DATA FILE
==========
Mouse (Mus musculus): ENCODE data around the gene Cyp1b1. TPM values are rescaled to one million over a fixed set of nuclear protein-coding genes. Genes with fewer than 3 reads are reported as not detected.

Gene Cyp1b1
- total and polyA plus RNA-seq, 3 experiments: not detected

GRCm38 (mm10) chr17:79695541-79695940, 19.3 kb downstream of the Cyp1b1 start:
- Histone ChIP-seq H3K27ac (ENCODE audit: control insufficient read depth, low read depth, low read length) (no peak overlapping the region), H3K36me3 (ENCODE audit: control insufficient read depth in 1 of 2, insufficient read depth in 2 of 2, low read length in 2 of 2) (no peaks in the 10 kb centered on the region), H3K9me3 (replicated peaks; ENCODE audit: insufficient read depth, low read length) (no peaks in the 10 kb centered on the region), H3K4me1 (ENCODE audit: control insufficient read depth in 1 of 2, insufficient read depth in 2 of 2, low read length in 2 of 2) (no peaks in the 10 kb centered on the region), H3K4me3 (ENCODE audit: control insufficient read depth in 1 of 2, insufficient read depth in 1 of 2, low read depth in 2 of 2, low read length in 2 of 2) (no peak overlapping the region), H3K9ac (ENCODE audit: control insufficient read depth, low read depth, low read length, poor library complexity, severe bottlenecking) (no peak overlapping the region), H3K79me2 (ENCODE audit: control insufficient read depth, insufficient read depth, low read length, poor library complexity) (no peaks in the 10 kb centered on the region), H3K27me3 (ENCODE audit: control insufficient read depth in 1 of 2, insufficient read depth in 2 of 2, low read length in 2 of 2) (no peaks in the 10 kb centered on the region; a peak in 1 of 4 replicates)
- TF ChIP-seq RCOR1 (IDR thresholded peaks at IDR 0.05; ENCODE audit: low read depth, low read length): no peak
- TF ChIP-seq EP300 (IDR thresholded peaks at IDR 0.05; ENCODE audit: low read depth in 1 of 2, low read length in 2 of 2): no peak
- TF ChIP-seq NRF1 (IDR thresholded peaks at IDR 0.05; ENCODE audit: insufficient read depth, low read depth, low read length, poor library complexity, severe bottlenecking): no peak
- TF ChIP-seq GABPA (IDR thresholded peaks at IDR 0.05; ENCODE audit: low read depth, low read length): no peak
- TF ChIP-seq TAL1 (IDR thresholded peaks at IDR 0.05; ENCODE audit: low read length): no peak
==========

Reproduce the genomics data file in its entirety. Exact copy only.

Mouse (Mus musculus): ENCODE data around the gene Cyp1b1. TPM values are rescaled to one million over a fixed set of nuclear protein-coding genes. Genes with fewer than 3 reads are reported as not detected.

Gene Cyp1b1
- total and polyA plus RNA-seq, 3 experiments: not detected

GRCm38 (mm10) chr17:79695541-79695940, 19.3 kb downstream of the Cyp1b1 start:
- Histone ChIP-seq H3K27ac (ENCODE audit: control insufficient read depth, low read depth, low read length) (no peak overlapping the region), H3K36me3 (ENCODE audit: control insufficient read depth in 1 of 2, insufficient read depth in 2 of 2, low read length in 2 of 2) (no peaks in the 10 kb centered on the region), H3K9me3 (replicated peaks; ENCODE audit: insufficient read depth, low read length) (no peaks in the 10 kb centered on the region), H3K4me1 (ENCODE audit: control insufficient read depth in 1 of 2, insufficient read depth in 2 of 2, low read length in 2 of 2) (no peaks in the 10 kb centered on the region), H3K4me3 (ENCODE audit: control insufficient read depth in 1 of 2, insufficient read depth in 1 of 2, low read depth in 2 of 2, low read length in 2 of 2) (no peak overlapping the region), H3K9ac (ENCODE audit: control insufficient read depth, low read depth, low read length, poor library complexity, severe bottlenecking) (no peak overlapping the region), H3K79me2 (ENCODE audit: control insufficient read depth, insufficient read depth, low read length, poor library complexity) (no peaks in the 10 kb centered on the region), H3K27me3 (ENCODE audit: control insufficient read depth in 1 of 2, insufficient read depth in 2 of 2, low read length in 2 of 2) (no peaks in the 10 kb centered on the region; a peak in 1 of 4 replicates)
- TF ChIP-seq RCOR1 (IDR thresholded peaks at IDR 0.05; ENCODE audit: low read depth, low read length): no peak
- TF ChIP-seq EP300 (IDR thresholded peaks at IDR 0.05; ENCODE audit: low read depth in 1 of 2, low read length in 2 of 2): no peak
- TF ChIP-seq NRF1 (IDR thresholded peaks at IDR 0.05; ENCODE audit: insufficient read depth, low read depth, low read length, poor library complexity, severe bottlenecking): no peak
- TF ChIP-seq GABPA (IDR thresholded peaks at IDR 0.05; ENCODE audit: low read depth, low read length): no peak
- TF ChIP-seq TAL1 (IDR thresholded peaks at IDR 0.05; ENCODE audit: low read length): no peak